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Fiscal Austerity, but Tax Returns Set to Go
Source: smh.com.au
Source Date: Tuesday, May 11, 2010
Focus: Citizen Engagement, Internet Governance
Country: Australia
Created: May 17, 2010

The hated tax return will vanish for millions of Australians and savings will be taxed at a lower rate as part of federal Treasurer Wayne Swan’s third budget, announced in Canberra tonight.The measures are rare sweeteners in a budget that defies the old political logic of giving voters a raft of goodies in an election year.Instead, the Rudd government has chosen to emphasise esponsible management, cutting debt and aiming the budget for a surplus three years earlier than expected.The deficit is forecast to be $40.8 billion next financial year, but the budget would return to surplus – a modest $1 billion – in 2012-13.Just a year ago, shaken by the global financial crisis, Treasury had predicted a surplus would not be achieved until 2015-16.

“We’ve set a new benchmark for responsible economic management,” Wayne Swan told journalists packed into a parliamentary conference room for the annual budget lock-up.From 2012, taxpayers will be able to abandon old-style tax returns, opting instead for a $500 standard deduction’ to cover work-related expenses, saving them the cost of an accountant.The standard deduction will increase to $1000 the following year.“We have decided to provide taxpayers the choice of a standard deduction instead of the hassle of shoeboxes full of receipts and the costs of professional assistance,” Mr. Swan said.According to the Treasurer, the simplified ‘no tax returns’ system will be available to 6.4 million taxpayers saving them an average $192 each year.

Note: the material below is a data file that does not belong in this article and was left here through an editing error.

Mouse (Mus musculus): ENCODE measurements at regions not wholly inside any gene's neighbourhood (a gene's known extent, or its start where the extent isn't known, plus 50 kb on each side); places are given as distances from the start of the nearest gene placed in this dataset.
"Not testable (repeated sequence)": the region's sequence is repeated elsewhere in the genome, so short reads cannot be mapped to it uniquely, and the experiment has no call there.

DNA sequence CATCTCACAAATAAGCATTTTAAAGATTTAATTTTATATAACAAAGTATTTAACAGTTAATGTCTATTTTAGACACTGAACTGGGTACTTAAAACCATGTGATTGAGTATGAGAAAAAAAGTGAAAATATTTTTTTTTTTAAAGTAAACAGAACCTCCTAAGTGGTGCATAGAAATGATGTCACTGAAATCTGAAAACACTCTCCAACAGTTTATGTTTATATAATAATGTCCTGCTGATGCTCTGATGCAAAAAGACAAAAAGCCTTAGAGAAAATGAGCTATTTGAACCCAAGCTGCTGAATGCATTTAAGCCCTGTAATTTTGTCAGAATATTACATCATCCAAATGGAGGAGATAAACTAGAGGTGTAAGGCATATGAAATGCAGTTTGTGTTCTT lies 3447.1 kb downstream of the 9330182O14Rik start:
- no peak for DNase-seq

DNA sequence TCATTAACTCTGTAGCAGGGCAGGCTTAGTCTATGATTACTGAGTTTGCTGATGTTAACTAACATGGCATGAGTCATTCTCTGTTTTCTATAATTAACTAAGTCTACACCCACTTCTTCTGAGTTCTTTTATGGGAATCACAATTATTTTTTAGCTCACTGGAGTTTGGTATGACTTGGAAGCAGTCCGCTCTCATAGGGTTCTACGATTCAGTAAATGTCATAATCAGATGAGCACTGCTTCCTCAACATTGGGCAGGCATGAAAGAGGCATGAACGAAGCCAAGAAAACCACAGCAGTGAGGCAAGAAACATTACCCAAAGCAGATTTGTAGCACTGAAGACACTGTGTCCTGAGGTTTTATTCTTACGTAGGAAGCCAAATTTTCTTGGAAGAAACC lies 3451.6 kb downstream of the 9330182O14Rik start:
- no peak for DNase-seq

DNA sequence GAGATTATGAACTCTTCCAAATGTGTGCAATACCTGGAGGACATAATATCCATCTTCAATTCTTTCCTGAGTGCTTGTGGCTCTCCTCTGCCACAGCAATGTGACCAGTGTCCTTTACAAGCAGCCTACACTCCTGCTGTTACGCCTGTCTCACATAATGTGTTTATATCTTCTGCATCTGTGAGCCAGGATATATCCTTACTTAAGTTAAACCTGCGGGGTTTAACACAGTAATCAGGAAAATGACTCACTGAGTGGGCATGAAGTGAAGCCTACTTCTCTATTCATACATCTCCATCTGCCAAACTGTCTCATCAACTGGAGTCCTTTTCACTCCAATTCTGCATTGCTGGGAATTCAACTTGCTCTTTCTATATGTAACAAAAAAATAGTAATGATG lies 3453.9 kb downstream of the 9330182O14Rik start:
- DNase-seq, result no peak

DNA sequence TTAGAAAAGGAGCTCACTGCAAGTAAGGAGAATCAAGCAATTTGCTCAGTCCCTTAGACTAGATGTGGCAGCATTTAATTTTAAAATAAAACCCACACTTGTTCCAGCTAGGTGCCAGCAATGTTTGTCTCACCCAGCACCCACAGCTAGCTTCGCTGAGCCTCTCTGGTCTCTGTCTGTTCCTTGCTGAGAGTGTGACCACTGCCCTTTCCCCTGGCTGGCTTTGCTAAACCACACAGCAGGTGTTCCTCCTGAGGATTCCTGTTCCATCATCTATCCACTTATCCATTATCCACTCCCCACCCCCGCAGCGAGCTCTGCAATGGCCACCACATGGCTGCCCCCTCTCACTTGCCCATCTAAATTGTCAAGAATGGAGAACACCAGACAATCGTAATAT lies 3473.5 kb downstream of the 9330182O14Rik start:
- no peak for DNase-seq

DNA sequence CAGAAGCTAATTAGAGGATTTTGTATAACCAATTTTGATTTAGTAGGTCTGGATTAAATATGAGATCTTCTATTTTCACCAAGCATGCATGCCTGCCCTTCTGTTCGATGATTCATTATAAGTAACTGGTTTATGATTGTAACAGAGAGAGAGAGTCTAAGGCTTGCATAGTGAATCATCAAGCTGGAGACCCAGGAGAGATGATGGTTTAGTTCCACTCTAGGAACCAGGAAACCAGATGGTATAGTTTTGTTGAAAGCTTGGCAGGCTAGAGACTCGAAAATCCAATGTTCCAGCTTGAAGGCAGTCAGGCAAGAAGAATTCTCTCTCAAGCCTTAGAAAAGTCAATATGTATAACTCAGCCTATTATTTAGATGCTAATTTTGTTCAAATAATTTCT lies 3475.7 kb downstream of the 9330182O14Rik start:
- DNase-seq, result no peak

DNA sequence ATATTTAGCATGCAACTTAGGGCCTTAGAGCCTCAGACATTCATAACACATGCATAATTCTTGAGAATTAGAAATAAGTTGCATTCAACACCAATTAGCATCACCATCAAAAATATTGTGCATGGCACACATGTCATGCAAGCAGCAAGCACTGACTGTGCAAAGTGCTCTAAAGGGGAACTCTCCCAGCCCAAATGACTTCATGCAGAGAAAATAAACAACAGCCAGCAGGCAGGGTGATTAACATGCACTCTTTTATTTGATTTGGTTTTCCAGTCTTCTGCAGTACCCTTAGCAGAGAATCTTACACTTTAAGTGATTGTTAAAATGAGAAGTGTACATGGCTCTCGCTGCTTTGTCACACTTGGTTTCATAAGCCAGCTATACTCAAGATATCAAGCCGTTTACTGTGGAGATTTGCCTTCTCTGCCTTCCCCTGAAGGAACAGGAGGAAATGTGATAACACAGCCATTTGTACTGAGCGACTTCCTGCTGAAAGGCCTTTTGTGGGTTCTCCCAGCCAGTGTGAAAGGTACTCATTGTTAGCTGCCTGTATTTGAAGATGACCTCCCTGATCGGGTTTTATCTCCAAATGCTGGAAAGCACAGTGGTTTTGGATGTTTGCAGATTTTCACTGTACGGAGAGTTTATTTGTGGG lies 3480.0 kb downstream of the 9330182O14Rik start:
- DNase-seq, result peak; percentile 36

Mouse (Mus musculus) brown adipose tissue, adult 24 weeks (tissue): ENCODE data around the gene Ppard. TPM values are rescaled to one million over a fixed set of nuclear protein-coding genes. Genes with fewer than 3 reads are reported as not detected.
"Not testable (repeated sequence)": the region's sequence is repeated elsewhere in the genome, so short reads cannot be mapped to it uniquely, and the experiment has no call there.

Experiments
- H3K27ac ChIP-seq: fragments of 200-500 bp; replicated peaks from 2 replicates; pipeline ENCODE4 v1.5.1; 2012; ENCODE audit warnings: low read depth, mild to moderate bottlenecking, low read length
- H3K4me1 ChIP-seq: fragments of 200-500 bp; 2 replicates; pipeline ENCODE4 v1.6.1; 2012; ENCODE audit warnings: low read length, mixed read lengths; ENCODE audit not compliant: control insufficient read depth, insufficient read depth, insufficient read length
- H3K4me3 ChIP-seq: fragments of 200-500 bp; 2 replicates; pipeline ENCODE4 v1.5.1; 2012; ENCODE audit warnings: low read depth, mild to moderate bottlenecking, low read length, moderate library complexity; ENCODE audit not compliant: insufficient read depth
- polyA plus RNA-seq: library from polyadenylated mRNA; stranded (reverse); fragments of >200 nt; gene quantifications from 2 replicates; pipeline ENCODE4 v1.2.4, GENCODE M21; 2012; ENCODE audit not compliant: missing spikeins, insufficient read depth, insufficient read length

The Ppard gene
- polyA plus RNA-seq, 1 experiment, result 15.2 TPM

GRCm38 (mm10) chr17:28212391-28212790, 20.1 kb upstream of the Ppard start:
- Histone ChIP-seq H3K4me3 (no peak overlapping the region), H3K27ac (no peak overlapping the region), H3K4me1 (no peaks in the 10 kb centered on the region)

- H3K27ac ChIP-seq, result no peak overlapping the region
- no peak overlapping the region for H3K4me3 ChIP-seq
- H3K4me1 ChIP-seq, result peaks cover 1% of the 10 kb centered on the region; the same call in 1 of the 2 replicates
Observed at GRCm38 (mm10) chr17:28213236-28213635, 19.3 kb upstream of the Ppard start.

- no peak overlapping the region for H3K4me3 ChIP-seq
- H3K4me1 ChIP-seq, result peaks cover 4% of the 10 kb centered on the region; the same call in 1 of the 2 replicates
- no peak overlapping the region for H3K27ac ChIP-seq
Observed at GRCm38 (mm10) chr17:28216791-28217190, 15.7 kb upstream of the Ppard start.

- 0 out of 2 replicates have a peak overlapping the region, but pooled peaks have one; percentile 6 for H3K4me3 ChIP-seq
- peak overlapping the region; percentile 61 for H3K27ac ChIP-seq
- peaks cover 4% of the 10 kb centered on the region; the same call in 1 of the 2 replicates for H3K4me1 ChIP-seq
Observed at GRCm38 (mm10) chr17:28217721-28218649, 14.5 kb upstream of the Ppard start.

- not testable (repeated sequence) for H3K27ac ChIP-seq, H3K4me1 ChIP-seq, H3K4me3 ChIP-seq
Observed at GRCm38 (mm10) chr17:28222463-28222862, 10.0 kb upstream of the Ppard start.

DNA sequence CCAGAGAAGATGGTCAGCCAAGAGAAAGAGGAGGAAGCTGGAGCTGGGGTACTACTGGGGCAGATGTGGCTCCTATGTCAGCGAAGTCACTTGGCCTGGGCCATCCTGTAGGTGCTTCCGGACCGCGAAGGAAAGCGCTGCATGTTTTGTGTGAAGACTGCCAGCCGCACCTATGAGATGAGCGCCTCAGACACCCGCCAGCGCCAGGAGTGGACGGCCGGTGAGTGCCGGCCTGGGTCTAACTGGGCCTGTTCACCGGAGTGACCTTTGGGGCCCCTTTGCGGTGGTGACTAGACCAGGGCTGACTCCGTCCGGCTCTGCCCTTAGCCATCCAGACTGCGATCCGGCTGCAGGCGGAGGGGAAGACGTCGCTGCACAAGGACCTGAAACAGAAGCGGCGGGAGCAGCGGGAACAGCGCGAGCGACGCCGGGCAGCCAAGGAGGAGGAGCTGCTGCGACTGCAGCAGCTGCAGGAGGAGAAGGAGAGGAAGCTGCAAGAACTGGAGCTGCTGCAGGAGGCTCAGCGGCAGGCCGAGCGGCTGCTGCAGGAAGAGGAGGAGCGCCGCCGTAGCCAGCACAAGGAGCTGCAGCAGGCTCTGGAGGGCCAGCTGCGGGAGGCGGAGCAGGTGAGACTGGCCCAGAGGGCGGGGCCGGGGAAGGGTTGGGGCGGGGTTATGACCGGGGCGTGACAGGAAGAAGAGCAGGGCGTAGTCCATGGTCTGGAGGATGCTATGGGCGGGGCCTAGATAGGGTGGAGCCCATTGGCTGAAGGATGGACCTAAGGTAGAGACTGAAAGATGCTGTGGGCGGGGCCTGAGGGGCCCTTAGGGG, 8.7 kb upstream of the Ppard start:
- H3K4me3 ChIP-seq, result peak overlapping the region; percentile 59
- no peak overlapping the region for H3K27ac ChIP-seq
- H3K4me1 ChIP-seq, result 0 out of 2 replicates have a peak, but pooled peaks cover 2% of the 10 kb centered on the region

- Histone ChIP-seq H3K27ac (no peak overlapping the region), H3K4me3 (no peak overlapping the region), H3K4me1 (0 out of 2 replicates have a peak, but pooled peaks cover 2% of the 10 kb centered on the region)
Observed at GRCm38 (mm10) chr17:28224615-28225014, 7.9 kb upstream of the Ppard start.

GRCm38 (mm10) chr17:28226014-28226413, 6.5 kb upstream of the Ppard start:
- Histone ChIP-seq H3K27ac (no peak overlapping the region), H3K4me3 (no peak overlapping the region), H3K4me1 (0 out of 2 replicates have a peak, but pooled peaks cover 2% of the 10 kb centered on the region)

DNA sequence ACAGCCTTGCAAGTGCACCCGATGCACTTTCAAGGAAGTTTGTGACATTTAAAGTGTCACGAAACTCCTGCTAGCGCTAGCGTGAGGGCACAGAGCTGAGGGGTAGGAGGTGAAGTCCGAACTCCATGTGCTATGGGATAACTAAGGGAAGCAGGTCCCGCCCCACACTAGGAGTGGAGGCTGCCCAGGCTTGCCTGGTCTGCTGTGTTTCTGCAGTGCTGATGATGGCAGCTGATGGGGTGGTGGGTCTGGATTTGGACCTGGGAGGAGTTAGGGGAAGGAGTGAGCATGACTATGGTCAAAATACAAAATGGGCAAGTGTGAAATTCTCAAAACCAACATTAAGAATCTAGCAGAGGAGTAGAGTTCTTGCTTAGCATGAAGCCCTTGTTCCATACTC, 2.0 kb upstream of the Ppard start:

In another measure drawn from the recently released Henry Review, the government will reduce the tax paid on savings, with a 50 per cent cut on the tax charged for up to $1000 earned from savings accounts, bonds, debentures and annuity products.The government expects 5.7 million Australians to pay less tax in 2011-12 as a result of the measure and says it will especially benefit small savers and older Australians who tend to put non-superannuation savings into interest-bearing accounts.The budget also delivers an expected $2.2 billion over four years to the health system.Measures include $355 million for 23 ‘GP super clinics’ and more than 400 ‘facility upgrades’.According to the Treasurer, Australia now has “a budget position that is the envy of the developed world.”Net debt is forecast to peak earlier and lower than expected at 6.1% of GDP, or just over $90 billion, in 2011-12.

That’s less than one-tenth the average of the major economies.The budget’s economic forecasts are also up-beat, allowing the Treasurer to boast in his address to Parliament that “unemployment … is expected to fall further from 5.3 per cent today to 4.75 per cent by mid-2012, around the level consistent with full employment.”“Australians have defied global economic gravity,” the Treasurer said.In one of the glossy budget brochures handed to journalists, the government claimed to have achieved “the fastest positive turnaround in the budget position in modern times”.Treasurer Wayne Swan says it’s the result of “very substantial restraint … on the whole budget” including “small cuts right through the budget”.

Among savings found by the Treasurer is a 25 per cent increase in the aviation fuel excise likely to drive up ticket costs for air travellers, though the government says the extra revenue will be used to bolster air safety.Mr Swan says he had a constant message for government ministers seeking funds for new programs. “… no new policy proposals here, and by the way here’s a haircut”.By pitching the budget as austere the Treasurer and Prime Minister Kevin Rudd will be helped in blunting the opposition’s repeated claim that government spending is out of control.
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